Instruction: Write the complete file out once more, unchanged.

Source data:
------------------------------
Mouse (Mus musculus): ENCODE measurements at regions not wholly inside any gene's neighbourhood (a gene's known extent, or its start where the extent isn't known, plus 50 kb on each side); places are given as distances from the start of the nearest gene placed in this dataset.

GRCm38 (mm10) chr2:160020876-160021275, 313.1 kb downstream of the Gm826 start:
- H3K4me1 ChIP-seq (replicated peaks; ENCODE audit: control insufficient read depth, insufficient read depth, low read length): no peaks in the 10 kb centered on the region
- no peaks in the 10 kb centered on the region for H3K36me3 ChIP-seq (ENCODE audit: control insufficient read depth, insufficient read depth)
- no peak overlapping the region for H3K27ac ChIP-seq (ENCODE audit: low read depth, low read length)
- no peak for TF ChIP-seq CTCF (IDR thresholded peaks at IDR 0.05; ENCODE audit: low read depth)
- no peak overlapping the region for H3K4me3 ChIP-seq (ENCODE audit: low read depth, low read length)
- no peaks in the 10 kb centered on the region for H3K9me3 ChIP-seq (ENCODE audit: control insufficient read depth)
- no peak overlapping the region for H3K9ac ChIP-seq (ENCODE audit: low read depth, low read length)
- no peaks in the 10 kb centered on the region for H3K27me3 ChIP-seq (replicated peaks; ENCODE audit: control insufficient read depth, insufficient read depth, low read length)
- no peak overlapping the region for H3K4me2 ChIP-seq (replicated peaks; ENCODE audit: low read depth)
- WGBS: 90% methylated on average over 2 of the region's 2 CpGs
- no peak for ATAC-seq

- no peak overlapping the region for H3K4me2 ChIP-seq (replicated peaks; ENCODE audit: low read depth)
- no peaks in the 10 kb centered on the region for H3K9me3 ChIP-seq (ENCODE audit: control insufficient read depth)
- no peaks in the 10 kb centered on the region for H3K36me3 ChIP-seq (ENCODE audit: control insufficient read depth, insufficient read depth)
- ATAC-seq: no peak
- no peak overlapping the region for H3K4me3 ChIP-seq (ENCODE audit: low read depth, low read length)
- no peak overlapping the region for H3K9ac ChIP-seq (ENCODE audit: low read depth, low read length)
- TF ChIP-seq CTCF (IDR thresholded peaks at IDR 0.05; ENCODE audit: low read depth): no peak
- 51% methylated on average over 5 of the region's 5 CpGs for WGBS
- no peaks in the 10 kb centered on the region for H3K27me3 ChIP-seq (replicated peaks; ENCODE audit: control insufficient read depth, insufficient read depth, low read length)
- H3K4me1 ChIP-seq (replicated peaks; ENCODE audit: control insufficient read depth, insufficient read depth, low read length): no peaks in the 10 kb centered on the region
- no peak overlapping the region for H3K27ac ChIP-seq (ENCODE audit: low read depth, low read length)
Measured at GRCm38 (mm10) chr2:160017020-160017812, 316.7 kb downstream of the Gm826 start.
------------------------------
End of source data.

Mouse (Mus musculus): ENCODE measurements at regions not wholly inside any gene's neighbourhood (a gene's known extent, or its start where the extent isn't known, plus 50 kb on each side); places are given as distances from the start of the nearest gene placed in this dataset.

GRCm38 (mm10) chr2:160020876-160021275, 313.1 kb downstream of the Gm826 start:
- H3K4me1 ChIP-seq (replicated peaks; ENCODE audit: control insufficient read depth, insufficient read depth, low read length): no peaks in the 10 kb centered on the region
- no peaks in the 10 kb centered on the region for H3K36me3 ChIP-seq (ENCODE audit: control insufficient read depth, insufficient read depth)
- no peak overlapping the region for H3K27ac ChIP-seq (ENCODE audit: low read depth, low read length)
- no peak for TF ChIP-seq CTCF (IDR thresholded peaks at IDR 0.05; ENCODE audit: low read depth)
- no peak overlapping the region for H3K4me3 ChIP-seq (ENCODE audit: low read depth, low read length)
- no peaks in the 10 kb centered on the region for H3K9me3 ChIP-seq (ENCODE audit: control insufficient read depth)
- no peak overlapping the region for H3K9ac ChIP-seq (ENCODE audit: low read depth, low read length)
- no peaks in the 10 kb centered on the region for H3K27me3 ChIP-seq (replicated peaks; ENCODE audit: control insufficient read depth, insufficient read depth, low read length)
- no peak overlapping the region for H3K4me2 ChIP-seq (replicated peaks; ENCODE audit: low read depth)
- WGBS: 90% methylated on average over 2 of the region's 2 CpGs
- no peak for ATAC-seq

- no peak overlapping the region for H3K4me2 ChIP-seq (replicated peaks; ENCODE audit: low read depth)
- no peaks in the 10 kb centered on the region for H3K9me3 ChIP-seq (ENCODE audit: control insufficient read depth)
- no peaks in the 10 kb centered on the region for H3K36me3 ChIP-seq (ENCODE audit: control insufficient read depth, insufficient read depth)
- ATAC-seq: no peak
- no peak overlapping the region for H3K4me3 ChIP-seq (ENCODE audit: low read depth, low read length)
- no peak overlapping the region for H3K9ac ChIP-seq (ENCODE audit: low read depth, low read length)
- TF ChIP-seq CTCF (IDR thresholded peaks at IDR 0.05; ENCODE audit: low read depth): no peak
- 51% methylated on average over 5 of the region's 5 CpGs for WGBS
- no peaks in the 10 kb centered on the region for H3K27me3 ChIP-seq (replicated peaks; ENCODE audit: control insufficient read depth, insufficient read depth, low read length)
- H3K4me1 ChIP-seq (replicated peaks; ENCODE audit: control insufficient read depth, insufficient read depth, low read length): no peaks in the 10 kb centered on the region
- no peak overlapping the region for H3K27ac ChIP-seq (ENCODE audit: low read depth, low read length)
Measured at GRCm38 (mm10) chr2:160017020-160017812, 316.7 kb downstream of the Gm826 start.